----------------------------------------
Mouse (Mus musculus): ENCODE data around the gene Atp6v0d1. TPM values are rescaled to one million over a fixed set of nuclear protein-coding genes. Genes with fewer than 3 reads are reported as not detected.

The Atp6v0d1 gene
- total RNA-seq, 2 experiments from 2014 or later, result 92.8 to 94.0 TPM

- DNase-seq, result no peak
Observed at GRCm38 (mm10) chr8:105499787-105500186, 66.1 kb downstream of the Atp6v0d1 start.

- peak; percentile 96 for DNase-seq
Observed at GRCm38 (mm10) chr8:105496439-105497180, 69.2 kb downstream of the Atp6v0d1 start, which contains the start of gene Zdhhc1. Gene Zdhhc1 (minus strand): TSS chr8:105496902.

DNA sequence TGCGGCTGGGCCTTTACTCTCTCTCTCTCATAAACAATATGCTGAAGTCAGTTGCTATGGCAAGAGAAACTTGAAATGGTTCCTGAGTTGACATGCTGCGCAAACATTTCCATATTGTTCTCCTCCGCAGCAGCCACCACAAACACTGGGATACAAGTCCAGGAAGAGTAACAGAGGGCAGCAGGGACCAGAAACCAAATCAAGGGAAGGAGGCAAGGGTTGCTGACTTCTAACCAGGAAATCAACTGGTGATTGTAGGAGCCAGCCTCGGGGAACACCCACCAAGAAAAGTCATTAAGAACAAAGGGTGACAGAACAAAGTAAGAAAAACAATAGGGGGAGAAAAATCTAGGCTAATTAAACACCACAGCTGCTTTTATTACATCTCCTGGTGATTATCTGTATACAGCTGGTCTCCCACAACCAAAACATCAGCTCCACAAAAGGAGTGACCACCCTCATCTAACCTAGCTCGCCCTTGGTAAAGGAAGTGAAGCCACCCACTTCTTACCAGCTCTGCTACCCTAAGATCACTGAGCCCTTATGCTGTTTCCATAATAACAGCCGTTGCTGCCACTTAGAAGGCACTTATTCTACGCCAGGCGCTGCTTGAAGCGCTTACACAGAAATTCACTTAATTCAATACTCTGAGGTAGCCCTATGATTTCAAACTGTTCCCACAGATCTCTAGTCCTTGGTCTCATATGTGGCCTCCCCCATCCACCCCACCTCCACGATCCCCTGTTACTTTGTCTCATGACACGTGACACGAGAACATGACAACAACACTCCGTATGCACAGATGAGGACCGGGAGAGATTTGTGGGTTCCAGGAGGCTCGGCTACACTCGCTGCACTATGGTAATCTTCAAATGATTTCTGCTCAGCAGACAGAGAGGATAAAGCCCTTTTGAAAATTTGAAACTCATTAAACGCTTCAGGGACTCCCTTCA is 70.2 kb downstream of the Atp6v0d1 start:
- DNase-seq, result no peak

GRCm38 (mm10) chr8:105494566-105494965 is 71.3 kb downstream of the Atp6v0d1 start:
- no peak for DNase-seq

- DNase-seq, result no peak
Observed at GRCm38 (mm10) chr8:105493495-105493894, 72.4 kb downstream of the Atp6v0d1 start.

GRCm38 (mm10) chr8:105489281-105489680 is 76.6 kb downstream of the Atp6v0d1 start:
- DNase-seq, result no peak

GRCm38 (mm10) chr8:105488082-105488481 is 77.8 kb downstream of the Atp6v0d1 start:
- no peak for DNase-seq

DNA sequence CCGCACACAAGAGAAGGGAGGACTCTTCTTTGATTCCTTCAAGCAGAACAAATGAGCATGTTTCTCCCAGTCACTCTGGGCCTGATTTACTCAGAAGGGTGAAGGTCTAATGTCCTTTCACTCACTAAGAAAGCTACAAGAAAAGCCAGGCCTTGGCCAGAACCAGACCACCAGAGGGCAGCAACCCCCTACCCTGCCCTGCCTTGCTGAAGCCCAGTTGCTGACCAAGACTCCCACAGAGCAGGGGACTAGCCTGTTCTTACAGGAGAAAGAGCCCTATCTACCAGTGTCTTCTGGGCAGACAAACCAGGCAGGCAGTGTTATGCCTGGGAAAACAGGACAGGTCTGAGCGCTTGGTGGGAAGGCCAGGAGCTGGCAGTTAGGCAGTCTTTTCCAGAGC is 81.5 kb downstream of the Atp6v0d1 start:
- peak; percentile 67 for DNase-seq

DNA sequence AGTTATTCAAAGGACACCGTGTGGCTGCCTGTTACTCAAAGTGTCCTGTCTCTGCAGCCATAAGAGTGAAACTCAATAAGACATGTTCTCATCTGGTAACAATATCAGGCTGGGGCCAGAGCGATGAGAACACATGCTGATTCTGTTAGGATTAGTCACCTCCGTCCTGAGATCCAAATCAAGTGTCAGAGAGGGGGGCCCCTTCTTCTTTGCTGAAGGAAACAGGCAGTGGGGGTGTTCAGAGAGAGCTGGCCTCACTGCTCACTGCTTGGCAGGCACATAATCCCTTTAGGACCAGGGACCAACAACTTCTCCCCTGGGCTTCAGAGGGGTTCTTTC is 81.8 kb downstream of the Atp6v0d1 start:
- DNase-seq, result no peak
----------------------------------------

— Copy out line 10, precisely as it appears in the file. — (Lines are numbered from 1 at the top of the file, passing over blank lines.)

GRCm38 (mm10) chr8:105494566-105494965 is 71.3 kb downstream of the Atp6v0d1 start: